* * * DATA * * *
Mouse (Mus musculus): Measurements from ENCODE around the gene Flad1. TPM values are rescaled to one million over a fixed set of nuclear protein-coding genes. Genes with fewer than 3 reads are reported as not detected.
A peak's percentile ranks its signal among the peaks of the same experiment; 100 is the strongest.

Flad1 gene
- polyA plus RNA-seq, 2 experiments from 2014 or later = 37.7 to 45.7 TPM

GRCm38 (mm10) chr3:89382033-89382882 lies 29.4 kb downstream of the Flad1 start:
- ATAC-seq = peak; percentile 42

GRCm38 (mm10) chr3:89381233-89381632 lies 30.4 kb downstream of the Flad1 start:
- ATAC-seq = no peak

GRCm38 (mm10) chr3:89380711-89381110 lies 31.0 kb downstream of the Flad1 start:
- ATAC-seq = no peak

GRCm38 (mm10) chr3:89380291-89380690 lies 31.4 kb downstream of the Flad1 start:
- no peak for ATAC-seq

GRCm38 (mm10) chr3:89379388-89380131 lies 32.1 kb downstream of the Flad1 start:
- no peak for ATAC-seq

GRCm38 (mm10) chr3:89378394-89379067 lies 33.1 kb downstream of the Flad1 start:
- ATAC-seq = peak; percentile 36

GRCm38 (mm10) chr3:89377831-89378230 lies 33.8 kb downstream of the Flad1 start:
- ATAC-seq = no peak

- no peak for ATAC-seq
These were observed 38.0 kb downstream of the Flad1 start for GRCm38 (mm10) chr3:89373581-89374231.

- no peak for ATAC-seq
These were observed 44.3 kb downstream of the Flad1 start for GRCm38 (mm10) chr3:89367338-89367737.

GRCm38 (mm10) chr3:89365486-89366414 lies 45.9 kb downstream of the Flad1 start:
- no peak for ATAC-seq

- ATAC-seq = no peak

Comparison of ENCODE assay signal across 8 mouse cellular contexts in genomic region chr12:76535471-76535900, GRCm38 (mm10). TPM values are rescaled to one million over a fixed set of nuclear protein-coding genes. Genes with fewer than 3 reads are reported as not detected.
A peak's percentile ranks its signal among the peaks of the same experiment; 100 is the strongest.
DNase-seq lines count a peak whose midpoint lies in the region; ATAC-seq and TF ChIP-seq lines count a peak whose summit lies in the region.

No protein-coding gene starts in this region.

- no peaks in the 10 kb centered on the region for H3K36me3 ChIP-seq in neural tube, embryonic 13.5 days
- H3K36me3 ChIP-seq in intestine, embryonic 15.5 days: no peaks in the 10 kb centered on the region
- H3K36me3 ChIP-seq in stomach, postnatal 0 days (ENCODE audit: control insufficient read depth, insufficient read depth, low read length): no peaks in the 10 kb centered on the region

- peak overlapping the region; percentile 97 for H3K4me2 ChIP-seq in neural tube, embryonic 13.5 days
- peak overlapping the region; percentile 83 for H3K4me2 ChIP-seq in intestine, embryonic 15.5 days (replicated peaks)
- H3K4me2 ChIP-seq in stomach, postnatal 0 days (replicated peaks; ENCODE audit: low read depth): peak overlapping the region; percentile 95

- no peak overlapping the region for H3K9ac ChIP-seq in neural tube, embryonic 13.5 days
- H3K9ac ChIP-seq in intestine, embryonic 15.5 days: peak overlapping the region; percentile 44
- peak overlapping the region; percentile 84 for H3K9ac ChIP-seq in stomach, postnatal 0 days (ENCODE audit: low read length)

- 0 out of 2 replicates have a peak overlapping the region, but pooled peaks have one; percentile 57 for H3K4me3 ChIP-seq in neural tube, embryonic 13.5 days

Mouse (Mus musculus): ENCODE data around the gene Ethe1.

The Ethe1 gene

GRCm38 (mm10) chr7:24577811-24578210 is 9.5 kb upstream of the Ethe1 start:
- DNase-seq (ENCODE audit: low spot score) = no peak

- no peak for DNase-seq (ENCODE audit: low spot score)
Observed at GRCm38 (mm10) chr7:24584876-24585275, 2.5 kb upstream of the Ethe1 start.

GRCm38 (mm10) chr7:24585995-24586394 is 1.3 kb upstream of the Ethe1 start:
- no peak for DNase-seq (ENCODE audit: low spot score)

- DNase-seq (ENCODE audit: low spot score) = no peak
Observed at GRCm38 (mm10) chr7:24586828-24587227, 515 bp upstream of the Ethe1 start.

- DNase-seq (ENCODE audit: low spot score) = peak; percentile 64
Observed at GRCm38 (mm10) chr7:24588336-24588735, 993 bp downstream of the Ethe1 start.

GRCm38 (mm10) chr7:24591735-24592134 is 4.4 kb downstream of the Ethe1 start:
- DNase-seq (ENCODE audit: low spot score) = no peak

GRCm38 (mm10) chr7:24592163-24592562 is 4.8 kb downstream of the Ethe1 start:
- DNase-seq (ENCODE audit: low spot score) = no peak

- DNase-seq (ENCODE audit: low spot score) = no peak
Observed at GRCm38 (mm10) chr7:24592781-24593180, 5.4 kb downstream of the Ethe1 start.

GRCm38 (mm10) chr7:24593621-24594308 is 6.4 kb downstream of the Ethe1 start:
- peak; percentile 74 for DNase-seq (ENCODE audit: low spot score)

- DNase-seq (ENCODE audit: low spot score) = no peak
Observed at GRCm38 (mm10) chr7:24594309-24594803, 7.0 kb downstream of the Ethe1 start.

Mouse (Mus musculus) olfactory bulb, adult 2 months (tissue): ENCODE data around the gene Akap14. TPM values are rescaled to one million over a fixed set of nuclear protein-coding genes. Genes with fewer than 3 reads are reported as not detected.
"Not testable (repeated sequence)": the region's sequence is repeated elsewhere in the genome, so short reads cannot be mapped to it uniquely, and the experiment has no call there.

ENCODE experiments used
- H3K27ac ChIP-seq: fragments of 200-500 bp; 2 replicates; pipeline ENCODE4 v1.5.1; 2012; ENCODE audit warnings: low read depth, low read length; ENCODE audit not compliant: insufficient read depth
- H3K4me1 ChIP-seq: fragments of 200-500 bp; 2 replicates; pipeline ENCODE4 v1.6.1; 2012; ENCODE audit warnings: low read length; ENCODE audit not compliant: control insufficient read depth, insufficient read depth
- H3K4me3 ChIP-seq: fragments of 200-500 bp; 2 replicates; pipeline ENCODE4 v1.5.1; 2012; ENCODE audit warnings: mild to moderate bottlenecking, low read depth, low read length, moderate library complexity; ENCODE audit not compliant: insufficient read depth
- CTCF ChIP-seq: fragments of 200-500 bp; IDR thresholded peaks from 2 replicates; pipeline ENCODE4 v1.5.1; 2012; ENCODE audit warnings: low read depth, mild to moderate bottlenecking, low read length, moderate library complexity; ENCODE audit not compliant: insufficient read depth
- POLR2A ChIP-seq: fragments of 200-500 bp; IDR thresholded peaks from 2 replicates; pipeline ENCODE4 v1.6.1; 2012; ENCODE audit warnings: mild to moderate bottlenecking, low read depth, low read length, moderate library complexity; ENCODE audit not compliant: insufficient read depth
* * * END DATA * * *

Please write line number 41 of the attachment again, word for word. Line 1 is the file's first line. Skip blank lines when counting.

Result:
The Ethe1 gene